Sometimes the division between Data Processors and Data Controllers is not simple. Where more than one entity has control in determining the processing requirements, there can be multiple Data Controllers. This situation can lead to “Joint Controllers” which needs to be managed carefully.
To recap: the Data Controller determines the purposes for which and the manner in which personal data is processed. Whereas a Data Processor processes data on behalf of a Data Controller. Traditionally its viewed as a “split architecture” model with a brain (the Data Controller) in charge and a body (the Data Processor) doing the work.
In some cases the split of responsibilities is not so clear cut and Art. 26 GDPR introduces the concept of a Joint Controller. In which concept the Joint Controllers work together to determine how personal data should be processed, and the manner of processing.
If you think about what this means, both parties are now somehow responsible to vindicate a Data Subject rights. For example Art. 13 GDPR specifies that when data is collected from a Data Subject the identity of the Data Controller must be disclosed, should two or more Joint Controllers be specified? A more complex issue is posed by Art. 17 GDPR (the right to erasure) can one of the two or more Joint Controllers delete the other’s data in response to a legitimate SAR?
The answer is that specific arrangements need to be drawn up where Joint Controllers are identified. These arrangements are to be made available to the data subject Art 26(2) GDPR. The term used is agreement and not contract. The agreement needs to be agreed by both parties and monitored over time as per agreement.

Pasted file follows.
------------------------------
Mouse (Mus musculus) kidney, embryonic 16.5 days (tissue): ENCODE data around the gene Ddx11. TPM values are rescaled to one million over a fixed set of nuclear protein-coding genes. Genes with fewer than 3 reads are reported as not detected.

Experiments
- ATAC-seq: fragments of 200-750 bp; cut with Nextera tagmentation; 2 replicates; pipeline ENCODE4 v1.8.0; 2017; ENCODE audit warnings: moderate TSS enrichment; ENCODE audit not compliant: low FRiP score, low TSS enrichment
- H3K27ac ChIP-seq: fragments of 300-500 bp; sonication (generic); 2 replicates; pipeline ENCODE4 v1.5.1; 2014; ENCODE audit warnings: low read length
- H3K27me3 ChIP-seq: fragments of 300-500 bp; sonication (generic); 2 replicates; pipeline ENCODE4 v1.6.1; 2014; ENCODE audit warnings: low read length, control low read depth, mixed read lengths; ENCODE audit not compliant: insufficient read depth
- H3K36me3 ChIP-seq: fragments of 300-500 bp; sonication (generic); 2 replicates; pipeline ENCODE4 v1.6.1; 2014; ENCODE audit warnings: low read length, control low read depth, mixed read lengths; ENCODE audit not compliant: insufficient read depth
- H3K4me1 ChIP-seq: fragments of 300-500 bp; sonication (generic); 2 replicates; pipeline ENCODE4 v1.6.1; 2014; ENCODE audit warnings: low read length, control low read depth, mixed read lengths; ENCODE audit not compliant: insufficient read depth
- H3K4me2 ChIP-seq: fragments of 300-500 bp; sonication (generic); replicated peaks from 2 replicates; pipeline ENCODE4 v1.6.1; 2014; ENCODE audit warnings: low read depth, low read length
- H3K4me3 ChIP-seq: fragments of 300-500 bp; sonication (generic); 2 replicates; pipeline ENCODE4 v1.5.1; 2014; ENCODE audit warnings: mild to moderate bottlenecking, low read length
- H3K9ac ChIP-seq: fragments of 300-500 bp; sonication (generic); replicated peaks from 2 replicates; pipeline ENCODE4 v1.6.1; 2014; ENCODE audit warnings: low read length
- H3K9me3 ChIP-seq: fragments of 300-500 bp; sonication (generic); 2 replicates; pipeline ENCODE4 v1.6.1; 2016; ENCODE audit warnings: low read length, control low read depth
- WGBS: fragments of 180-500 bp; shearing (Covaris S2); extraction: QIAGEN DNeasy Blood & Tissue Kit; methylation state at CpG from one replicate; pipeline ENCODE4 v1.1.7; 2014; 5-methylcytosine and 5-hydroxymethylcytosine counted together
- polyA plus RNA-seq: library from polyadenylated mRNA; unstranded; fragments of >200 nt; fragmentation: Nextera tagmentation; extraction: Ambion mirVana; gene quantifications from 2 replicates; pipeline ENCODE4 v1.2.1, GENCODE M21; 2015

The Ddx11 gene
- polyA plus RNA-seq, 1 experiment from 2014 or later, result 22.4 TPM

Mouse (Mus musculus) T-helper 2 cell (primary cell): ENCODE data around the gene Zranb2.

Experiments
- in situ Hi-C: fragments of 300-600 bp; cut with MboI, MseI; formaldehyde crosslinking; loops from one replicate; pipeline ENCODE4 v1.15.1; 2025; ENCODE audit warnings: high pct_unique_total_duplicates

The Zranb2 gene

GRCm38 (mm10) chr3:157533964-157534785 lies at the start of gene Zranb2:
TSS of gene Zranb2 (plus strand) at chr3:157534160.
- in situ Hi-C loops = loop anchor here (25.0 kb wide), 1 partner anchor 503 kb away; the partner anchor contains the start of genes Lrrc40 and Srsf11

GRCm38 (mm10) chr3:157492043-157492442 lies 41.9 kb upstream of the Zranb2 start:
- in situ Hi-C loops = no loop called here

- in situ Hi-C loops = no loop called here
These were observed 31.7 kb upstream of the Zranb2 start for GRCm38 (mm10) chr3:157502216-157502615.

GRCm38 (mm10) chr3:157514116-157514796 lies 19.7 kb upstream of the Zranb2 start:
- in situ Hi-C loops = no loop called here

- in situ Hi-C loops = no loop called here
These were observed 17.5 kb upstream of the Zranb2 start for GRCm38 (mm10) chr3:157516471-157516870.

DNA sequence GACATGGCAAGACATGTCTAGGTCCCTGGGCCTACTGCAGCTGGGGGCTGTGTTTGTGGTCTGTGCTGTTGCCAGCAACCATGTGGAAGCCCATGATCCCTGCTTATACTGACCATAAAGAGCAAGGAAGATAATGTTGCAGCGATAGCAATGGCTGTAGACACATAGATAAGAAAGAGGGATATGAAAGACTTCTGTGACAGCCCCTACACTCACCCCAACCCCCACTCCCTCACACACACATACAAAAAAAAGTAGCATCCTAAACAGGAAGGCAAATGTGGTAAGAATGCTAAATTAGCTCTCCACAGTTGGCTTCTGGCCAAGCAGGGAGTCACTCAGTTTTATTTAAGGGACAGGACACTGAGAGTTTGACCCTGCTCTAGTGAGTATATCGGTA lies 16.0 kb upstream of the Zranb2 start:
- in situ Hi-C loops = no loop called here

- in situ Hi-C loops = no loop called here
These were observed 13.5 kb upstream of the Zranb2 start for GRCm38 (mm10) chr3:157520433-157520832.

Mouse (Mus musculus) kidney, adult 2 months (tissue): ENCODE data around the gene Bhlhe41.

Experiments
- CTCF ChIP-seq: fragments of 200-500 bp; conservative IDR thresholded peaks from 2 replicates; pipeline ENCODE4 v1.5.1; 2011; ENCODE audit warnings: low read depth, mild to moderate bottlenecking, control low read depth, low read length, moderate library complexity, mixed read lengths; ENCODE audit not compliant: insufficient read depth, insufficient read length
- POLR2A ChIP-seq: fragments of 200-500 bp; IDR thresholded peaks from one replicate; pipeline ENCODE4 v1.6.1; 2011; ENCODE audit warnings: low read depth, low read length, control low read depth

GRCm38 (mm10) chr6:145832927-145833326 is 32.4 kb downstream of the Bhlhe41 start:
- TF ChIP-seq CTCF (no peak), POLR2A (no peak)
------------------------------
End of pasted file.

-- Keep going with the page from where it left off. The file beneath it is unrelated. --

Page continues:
The language about Joint Controllers in Article 26 only specifies a minimal amount of information. In practice it is not always assured that Controllers who are driven by widely different agendas can agree on common goals. When it comes to making an agreement practitioners should not under estimate the amount of work that may be required to develop a workable agreement.
It should also be noted that Joint Controllers are not the same as Data Controllers-in-Common, who process the same data in different ways. There is no requirement for alignment or agreements to be in place for Controllers-in-Common.
For further reading see:
Working Party 29 http://ec.europa.eu/justice/article-29/documentation/opinion-recommendation/files/2010/wp169_en.pdf
UK’s ICO https://ico.org.uk/media/for-organisations/documents/1546/data-controllers-and-data-processors-dp-guidance.pdf